We are in the process of developing performance indicators to see how we can match the financial performance with the physical performance of each project.
This is one area that we are considering re-doing when we revamp the budget format. We also hope to make the Budget at a Glance available to the general public from next year's budget onwards," they said.
Exporters' lobbies have put forward many reasons for the imbalance in our trade with India ranging from high tariffs to unfair trade practices.
After the Uruguay round of talks the Indian authorities reduced their tariffs, and the trade weighted tariff average came down to 32.4%. In Sri Lanka's case the tariffs on the same basis was 28.1% after the talks.
India imposes a 35% tariff on consumer goods, plus 15% surcharge (since these are consumer goods), whereas the Sri Lankan authorities impose a 35% tariff on consumer goods. The argument here is that most Sri Lankan exports are consumer goods and less sophisticated manufactured goods and hence should be granted a concessionary rate.
The tariffs imposed on machinery is much less than those levied on consumer goods.This does not help Sri Lankan exporters, as they are unable to serve such markets.
Added to this, subsidies provided by the Indian authorities to agriculture mean that Sri Lankan exporters of similar produce are unable to compete in the Indian market in terms of price.
Three other trading partners Bangladesh, Pakistan and Nepal practiced a more liberal trading policy, and this is probably the reason for easier access to such markets.
It is only in the case of Nepal that difficulty in finding reliable and cost effective freight and transport still hampers trade.
Given that the largest block of imports into Sri Lanka come from India (amounting to 11% of total imports at the end of 1996), it seems only reasonable that India grants further concessions in favour of Sri Lankan exporters.
Since India is geographically much closer than any of our other major trading partners, and also given the size of its domestic market it makes sense for the Sri Lankan authorities to negotiate for further trade concessions with India.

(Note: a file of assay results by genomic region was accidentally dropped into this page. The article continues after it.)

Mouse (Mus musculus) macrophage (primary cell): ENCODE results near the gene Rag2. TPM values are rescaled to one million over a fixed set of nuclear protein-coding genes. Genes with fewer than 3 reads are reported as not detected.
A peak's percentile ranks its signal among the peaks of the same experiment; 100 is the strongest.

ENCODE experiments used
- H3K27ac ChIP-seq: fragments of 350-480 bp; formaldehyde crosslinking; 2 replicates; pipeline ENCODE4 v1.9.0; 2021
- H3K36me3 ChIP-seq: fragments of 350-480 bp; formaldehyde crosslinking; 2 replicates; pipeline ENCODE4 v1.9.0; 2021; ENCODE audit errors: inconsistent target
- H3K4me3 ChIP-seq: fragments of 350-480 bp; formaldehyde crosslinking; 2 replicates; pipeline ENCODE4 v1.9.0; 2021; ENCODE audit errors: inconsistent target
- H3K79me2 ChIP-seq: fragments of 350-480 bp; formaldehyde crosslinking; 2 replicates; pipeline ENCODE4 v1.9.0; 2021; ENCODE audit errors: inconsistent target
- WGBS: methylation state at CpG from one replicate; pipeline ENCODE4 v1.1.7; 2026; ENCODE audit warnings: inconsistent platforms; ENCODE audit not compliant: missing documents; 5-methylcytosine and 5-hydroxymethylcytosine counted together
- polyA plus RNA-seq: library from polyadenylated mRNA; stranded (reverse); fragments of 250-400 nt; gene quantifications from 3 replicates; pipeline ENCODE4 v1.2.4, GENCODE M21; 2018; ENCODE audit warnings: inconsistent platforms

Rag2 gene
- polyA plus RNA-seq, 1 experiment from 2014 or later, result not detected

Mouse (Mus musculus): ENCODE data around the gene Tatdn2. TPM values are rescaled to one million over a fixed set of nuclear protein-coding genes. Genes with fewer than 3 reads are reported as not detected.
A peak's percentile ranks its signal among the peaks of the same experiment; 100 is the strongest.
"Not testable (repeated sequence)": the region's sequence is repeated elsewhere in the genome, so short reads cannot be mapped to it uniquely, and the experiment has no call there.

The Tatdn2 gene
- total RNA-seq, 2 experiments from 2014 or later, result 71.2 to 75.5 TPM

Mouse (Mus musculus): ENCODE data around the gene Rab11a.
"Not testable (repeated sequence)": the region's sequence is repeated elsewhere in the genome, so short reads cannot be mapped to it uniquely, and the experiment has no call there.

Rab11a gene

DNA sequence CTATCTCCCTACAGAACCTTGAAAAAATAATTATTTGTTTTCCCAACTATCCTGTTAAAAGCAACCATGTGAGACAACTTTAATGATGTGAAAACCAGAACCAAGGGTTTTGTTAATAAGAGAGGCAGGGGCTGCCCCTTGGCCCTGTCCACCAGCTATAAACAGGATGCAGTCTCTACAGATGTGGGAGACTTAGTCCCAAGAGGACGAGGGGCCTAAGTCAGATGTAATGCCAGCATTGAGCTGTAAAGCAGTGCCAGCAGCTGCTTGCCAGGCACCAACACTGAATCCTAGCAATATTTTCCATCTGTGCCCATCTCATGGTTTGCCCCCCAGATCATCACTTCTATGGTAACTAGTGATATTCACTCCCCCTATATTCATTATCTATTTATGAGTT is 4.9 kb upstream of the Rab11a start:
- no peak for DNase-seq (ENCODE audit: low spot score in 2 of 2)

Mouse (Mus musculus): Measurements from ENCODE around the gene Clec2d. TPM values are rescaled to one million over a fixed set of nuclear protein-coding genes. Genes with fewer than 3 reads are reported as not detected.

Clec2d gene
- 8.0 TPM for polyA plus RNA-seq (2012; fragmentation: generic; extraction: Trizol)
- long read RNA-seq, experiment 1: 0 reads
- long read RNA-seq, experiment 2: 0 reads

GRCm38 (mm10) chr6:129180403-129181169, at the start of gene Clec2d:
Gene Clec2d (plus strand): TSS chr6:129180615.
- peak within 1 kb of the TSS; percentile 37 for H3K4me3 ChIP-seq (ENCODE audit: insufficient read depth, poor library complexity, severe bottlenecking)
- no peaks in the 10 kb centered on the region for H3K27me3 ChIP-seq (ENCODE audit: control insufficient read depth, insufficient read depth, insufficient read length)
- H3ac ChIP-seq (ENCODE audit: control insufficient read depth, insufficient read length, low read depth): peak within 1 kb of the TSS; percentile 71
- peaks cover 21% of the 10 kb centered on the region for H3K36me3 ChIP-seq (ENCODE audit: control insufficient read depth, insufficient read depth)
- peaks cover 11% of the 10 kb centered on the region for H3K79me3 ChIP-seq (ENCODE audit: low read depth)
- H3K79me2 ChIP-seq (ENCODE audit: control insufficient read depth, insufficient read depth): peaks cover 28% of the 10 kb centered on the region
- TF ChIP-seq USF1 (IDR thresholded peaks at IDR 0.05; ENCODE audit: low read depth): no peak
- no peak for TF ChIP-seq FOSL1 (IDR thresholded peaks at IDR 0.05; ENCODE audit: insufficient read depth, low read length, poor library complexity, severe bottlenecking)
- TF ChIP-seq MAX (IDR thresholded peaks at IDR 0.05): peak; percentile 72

A leading private bank has made an offer to buy TA Securities Lanka Ltd. according to market sources. The Malaysian partners of the brokering firm are rumoured to be pulling out of the Sri Lankan operation.
Sources said the pull out could be a direct result of the East Asian crisis and a weak Malaysian economy. Some sources said the Malaysian partner was keen to dispose his non-performing overseas assets. The Malaysian partners, TA Enterprise Bhd, bought a 40 per cent stake in TA Securities a few years ago from the then owners the Serendib Group. However, the controlling stake remained with the Serendib Group.
A spokesman for TA Securities told the Sunday Times Business that the Malaysian interest in the company had been looking for a buyer for the past nine months or so.
If they get a good price they will be willing to sell. The local partners have also agreed to sell out at a good price, the spokesman said. The latest offer comes from a financial institution, which has previously bid unsuccessfully for a brokering licence from the Colombo Stock Exchange (CSE), market sources say.
Buying into an existing brokering firm is like getting a seat on the CSE through the backdoor, some brokers said.
The CSE recently called for applications for new brokers, but only two companies, DFCC and Union Bank applied. The CSE has given the greenlight to DFCC to proceed with their application for a licence. But the application of Union Bank is still in the balance, financial sources said. They said the CSE was looking for prospective brokers who are able to tap clients outside the Colombo area. Union Bank not having branches outside Colombo may be a factor that would go against them, sources said. In the midst of the bearish market, many brokers are complaining of a lack of business. With nearly 75 per cent of the market being controlled by four leading broking houses, the rest are struggling for a piece of the cake. Another old brokering firm is also on the lookout for a buyer for sometime. Financial sources say the company se tup operations when it was fashionable for most old established companies to have a brokering arm of their own. "However, most of these firms are not focussed properly and they are not venturing to tap the lucrative outstation market," sources said.
The adverse economic consequences of nuclear tests could be even more serious than the initial expectations we discussed last week. With both India and Pakistan having exploded nuclear devices and facing economic sanctions, the entire South Asian region could be over shadowed by grim economic prospects.